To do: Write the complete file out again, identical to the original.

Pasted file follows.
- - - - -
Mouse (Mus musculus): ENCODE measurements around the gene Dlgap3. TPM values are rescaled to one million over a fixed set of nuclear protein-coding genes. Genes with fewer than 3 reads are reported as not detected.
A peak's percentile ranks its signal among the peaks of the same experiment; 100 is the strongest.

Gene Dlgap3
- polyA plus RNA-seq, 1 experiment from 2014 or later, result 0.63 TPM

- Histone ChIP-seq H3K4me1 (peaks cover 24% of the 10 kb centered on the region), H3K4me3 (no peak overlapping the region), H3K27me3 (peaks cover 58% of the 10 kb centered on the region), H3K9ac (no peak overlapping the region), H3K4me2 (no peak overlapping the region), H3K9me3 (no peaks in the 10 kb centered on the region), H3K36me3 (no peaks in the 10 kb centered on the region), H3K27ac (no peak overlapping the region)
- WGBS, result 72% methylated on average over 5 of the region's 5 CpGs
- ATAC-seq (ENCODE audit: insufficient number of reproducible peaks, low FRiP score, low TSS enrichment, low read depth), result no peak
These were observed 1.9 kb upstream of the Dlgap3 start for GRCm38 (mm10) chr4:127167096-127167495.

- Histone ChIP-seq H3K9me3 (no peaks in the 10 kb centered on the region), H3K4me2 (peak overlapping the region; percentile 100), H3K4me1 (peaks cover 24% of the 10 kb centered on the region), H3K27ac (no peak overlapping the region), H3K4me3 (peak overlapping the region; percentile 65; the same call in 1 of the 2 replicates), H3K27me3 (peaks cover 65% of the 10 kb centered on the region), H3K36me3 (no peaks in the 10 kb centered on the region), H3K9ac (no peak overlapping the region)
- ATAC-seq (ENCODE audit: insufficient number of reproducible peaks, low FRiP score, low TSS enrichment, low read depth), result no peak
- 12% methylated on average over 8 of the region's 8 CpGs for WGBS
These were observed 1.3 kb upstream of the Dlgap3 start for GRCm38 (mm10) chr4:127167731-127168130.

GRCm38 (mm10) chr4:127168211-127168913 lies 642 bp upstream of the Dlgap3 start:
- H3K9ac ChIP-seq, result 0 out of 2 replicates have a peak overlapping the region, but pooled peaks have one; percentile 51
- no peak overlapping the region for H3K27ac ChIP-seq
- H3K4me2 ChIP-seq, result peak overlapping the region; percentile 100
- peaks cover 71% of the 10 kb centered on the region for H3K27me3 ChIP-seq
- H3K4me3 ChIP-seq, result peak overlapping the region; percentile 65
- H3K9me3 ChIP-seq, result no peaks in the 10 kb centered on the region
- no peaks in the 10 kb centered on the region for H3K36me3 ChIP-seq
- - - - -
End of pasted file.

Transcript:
Mouse (Mus musculus): ENCODE measurements around the gene Dlgap3. TPM values are rescaled to one million over a fixed set of nuclear protein-coding genes. Genes with fewer than 3 reads are reported as not detected.
A peak's percentile ranks its signal among the peaks of the same experiment; 100 is the strongest.

Gene Dlgap3
- polyA plus RNA-seq, 1 experiment from 2014 or later, result 0.63 TPM

- Histone ChIP-seq H3K4me1 (peaks cover 24% of the 10 kb centered on the region), H3K4me3 (no peak overlapping the region), H3K27me3 (peaks cover 58% of the 10 kb centered on the region), H3K9ac (no peak overlapping the region), H3K4me2 (no peak overlapping the region), H3K9me3 (no peaks in the 10 kb centered on the region), H3K36me3 (no peaks in the 10 kb centered on the region), H3K27ac (no peak overlapping the region)
- WGBS, result 72% methylated on average over 5 of the region's 5 CpGs
- ATAC-seq (ENCODE audit: insufficient number of reproducible peaks, low FRiP score, low TSS enrichment, low read depth), result no peak
These were observed 1.9 kb upstream of the Dlgap3 start for GRCm38 (mm10) chr4:127167096-127167495.

- Histone ChIP-seq H3K9me3 (no peaks in the 10 kb centered on the region), H3K4me2 (peak overlapping the region; percentile 100), H3K4me1 (peaks cover 24% of the 10 kb centered on the region), H3K27ac (no peak overlapping the region), H3K4me3 (peak overlapping the region; percentile 65; the same call in 1 of the 2 replicates), H3K27me3 (peaks cover 65% of the 10 kb centered on the region), H3K36me3 (no peaks in the 10 kb centered on the region), H3K9ac (no peak overlapping the region)
- ATAC-seq (ENCODE audit: insufficient number of reproducible peaks, low FRiP score, low TSS enrichment, low read depth), result no peak
- 12% methylated on average over 8 of the region's 8 CpGs for WGBS
These were observed 1.3 kb upstream of the Dlgap3 start for GRCm38 (mm10) chr4:127167731-127168130.

GRCm38 (mm10) chr4:127168211-127168913 lies 642 bp upstream of the Dlgap3 start:
- H3K9ac ChIP-seq, result 0 out of 2 replicates have a peak overlapping the region, but pooled peaks have one; percentile 51
- no peak overlapping the region for H3K27ac ChIP-seq
- H3K4me2 ChIP-seq, result peak overlapping the region; percentile 100
- peaks cover 71% of the 10 kb centered on the region for H3K27me3 ChIP-seq
- H3K4me3 ChIP-seq, result peak overlapping the region; percentile 65
- H3K9me3 ChIP-seq, result no peaks in the 10 kb centered on the region
- no peaks in the 10 kb centered on the region for H3K36me3 ChIP-seq